A key issue in the case will be whether there is a secular basis for the school board's vote -- "as opposed to responding to a religious fervor," Urbanski said.

At Monday's hearing, Urbanski was asked by both sides to grant their motions for summary judgment, which assume that the facts are not in dispute and the matter is ripe for a legal analysis. The ACLU wants Urbanski to order the commandments be taken down; Liberty Counsel wants him to dismiss the lawsuit.

Not long into oral arguments, Urbanski posed his suggestion about removing the first four commandments.

Staver, who has studied countless Ten Commandments cases and argued one before the U.S. Supreme Court, said after the hearing he was not aware of such an outcome in any such case.

In court, Staver first said there was no legal reason to edit the commandments. When pressed by the judge to say whether the county might consider it, he said the question had never come up before.

"Well, it's going to come up today," Urbanski said.

What remains unclear is whether the county would be willing to make such a move - likely to produce more political turmoil - during future discussions to come from mediation.

In suggesting the compromise, Urbanski cited the potential of Giles County facing huge legal bills. Although Liberty Counsel is representing the board for free, it would have to pay the ACLU's legal costs should the student prevail. Two rural counties in Kentucky were stuck with a $450,000 tab in a similar case.

The judge said that "in today's economic climate, with school boards as taxed as they are ... financial issues are real issues."

The board may not have many options, said Wat Hopkins, a Virginia Tech communication professor who studies First Amendment law.

"It was not a good day for Giles County," said Hopkins, who sat in on Monday's court session. "He kind of left them with one door to go through."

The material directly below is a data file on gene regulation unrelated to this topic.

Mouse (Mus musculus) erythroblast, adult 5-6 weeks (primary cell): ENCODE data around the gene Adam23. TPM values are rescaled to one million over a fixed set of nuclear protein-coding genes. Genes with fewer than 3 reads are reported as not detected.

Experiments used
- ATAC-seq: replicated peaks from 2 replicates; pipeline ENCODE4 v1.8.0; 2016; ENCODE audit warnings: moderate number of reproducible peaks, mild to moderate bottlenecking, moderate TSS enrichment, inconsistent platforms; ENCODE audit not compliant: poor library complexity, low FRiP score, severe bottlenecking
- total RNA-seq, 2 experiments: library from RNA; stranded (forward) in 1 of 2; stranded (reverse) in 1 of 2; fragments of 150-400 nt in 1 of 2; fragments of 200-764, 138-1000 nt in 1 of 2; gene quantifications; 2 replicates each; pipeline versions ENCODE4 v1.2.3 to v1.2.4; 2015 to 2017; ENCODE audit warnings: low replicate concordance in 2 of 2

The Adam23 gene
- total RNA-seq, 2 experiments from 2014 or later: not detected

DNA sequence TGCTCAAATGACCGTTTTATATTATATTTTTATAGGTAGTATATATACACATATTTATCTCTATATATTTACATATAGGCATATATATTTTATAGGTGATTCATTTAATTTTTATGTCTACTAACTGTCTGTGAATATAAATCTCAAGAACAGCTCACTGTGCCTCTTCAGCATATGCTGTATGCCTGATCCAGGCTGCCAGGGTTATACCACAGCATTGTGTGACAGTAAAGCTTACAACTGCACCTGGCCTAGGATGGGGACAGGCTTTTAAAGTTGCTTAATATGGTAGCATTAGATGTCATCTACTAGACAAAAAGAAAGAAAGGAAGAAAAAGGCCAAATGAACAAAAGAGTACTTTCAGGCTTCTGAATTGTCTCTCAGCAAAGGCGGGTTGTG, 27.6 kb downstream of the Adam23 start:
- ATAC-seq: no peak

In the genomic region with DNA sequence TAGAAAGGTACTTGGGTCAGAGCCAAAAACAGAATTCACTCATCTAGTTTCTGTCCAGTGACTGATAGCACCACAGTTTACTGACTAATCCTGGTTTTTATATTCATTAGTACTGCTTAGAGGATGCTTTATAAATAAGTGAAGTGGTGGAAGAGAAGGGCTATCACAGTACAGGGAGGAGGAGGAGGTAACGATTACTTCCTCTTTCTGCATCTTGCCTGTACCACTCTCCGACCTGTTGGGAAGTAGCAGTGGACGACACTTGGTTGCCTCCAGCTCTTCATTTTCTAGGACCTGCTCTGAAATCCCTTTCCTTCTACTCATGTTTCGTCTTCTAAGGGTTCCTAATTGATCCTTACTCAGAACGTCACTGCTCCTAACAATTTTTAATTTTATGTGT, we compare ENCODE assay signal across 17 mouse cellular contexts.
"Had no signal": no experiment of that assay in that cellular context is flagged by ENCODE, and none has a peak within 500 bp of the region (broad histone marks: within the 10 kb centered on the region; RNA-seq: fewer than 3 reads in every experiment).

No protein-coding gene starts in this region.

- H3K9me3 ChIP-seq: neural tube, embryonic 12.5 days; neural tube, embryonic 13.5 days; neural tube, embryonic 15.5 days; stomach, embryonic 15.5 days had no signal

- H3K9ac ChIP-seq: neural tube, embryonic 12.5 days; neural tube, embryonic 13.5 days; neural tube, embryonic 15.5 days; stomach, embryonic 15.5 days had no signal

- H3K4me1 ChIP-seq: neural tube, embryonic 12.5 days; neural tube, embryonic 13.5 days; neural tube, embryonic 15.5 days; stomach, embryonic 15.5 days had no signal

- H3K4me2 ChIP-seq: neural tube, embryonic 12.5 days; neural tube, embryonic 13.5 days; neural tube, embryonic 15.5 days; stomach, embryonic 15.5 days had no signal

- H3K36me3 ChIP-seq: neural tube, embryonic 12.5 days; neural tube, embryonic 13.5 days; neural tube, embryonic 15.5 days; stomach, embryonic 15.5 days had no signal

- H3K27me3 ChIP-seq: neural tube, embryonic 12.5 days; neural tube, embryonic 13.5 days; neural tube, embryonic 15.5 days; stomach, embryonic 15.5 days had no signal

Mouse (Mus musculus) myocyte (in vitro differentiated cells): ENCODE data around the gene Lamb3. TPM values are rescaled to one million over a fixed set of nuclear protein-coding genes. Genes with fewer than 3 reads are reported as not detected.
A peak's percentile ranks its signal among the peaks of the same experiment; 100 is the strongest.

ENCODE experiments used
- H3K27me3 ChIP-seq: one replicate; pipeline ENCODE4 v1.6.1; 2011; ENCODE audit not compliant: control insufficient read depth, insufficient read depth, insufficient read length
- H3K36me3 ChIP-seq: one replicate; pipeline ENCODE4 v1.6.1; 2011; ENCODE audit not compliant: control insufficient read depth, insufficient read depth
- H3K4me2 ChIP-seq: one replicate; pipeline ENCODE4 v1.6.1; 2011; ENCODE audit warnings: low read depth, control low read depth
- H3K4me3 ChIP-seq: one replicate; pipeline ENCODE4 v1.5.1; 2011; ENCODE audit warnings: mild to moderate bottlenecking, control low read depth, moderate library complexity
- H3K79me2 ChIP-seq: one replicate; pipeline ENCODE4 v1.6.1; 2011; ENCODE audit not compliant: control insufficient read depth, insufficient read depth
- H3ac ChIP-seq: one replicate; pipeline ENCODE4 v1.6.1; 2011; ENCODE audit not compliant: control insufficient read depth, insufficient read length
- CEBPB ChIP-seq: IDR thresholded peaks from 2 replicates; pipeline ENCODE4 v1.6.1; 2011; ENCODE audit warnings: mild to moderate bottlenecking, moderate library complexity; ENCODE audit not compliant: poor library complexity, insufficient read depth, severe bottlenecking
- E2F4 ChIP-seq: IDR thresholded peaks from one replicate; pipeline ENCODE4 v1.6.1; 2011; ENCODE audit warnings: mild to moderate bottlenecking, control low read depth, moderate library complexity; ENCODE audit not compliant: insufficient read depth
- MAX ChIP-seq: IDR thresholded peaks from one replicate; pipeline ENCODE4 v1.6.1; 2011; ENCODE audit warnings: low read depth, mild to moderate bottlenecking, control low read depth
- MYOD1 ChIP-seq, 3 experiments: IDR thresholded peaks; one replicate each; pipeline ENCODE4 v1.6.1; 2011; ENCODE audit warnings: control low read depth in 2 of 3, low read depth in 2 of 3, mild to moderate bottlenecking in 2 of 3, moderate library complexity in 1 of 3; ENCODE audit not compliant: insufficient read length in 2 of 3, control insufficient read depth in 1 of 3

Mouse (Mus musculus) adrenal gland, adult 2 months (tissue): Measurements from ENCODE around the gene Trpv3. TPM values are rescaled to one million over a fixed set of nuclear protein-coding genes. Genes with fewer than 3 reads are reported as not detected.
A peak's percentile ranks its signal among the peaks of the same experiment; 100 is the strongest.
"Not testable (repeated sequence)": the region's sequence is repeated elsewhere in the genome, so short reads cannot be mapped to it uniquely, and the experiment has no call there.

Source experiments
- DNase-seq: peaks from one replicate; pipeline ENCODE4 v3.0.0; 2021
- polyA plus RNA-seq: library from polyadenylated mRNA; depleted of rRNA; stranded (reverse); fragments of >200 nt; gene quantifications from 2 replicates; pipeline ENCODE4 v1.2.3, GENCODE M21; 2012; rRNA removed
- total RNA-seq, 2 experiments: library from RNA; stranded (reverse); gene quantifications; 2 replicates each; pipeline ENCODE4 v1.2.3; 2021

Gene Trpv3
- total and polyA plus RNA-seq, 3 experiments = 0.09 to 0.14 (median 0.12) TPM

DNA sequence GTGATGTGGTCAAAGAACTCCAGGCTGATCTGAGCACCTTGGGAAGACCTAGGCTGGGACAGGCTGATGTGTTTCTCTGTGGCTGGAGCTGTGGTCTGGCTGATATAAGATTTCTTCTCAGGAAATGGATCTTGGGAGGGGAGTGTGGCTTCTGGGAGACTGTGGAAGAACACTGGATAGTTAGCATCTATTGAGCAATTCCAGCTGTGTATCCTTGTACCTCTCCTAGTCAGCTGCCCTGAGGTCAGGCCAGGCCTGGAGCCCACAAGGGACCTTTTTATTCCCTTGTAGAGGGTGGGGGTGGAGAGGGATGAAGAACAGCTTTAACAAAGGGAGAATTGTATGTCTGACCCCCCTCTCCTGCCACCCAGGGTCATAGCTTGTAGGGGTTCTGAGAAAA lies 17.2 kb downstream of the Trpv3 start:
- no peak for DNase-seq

TOPICS: Culture/Society; Front Page News; Government; US: West Virginia
KEYWORDS: 2012election; election2012; kenyanbornmuzzie; mittromney; tencommandments
Navigation: use the links below to view more comments.
first 1-5051-53 next last

1 posted on 05/08/2012 6:39:28 PM PDT by Kaslin
[ Post Reply | Private Reply | View Replies]

To: Kaslin

Without the first four, there’s no reason to keep the other six.


2 posted on 05/08/2012 6:47:32 PM PDT by tbpiper
[ Post Reply | Private Reply | To 1 | View Replies]

To: Kaslin

Yep! I’m sure G-d would be in favor of this compromise, after all he is known for compromising on HIS laws ...

Judicial decrees are becoming sillier by the day.


3 posted on 05/08/2012 6:50:38 PM PDT by doc1019 (Romney will never get my vote!)
[ Post Reply | Private Reply | To 1 | View Replies]

To: tbpiper
The ten commandments are God's laws. Man has noright to change them
4 posted on 05/08/2012 6:53:46 PM PDT by Kaslin (Acronym for OBAMA: One Big Ass Mistake America)
[ Post Reply | Private Reply | To 2 | View Replies]

To: Kaslin

Why not just teach the last 15 letters of the alphabet?


5 posted on 05/08/2012 6:53:55 PM PDT by ConservaTexan (February 6, 1911)
[ Post Reply | Private Reply | To 1 | View Replies]

To: doc1019

Urbanski is an Obama appointee, so he was appointed by god, don’t you know? Obama does.


6 posted on 05/08/2012 6:54:58 PM PDT by izzatzo (Just beat Obama.)
[ Post Reply | Private Reply | To 3 | View Replies]

To: izzatzo

ROFLMAO!! Good one.


7 posted on 05/08/2012 6:59:22 PM PDT by doc1019 (Romney will never get my vote!)
[ Post Reply | Private Reply | To 6 | View Replies]

To: Kaslin

10 Commandments - The Greatest Hits Edition? Or a 'Split' Decision...


8 posted on 05/08/2012 7:02:16 PM PDT by JediJones (From the makers of Romney, Bloomberg/Schwarzenegger 2016. Because the GOP can never go too far left.)
[ Post Reply | Private Reply | To 1 | View Replies]

To: Kaslin
The 10 commandments are historical. To remove 4 of the comandments would be to take them out of historical context.

That's the secular argument for leaving them in and whole, in my humble opinion.

/johnny